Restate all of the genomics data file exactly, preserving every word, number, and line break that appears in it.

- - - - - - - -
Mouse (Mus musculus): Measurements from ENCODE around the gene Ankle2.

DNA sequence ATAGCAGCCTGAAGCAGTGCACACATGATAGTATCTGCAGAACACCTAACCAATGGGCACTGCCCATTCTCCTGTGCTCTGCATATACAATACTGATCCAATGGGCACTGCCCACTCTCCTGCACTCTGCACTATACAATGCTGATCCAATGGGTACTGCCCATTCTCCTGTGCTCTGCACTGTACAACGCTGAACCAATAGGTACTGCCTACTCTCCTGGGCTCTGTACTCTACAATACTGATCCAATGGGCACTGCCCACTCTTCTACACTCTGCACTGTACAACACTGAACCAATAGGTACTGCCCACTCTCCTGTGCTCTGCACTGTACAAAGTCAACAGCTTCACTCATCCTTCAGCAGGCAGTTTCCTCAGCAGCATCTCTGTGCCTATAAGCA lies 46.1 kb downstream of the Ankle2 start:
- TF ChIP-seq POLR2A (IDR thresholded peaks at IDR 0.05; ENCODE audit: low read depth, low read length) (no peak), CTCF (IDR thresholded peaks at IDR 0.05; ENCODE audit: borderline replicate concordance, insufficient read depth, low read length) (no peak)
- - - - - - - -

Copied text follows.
Mouse (Mus musculus): Measurements from ENCODE around the gene Ankle2.

DNA sequence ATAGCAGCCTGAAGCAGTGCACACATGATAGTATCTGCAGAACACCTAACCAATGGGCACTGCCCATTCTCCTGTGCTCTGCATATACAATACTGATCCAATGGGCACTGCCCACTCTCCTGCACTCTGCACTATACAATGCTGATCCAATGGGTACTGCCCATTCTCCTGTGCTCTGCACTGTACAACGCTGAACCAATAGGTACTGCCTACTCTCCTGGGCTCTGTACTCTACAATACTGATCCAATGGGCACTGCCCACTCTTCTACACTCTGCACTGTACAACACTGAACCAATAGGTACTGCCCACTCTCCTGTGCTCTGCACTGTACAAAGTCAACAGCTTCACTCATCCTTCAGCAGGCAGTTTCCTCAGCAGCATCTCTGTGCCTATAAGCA lies 46.1 kb downstream of the Ankle2 start:
- TF ChIP-seq POLR2A (IDR thresholded peaks at IDR 0.05; ENCODE audit: low read depth, low read length) (no peak), CTCF (IDR thresholded peaks at IDR 0.05; ENCODE audit: borderline replicate concordance, insufficient read depth, low read length) (no peak)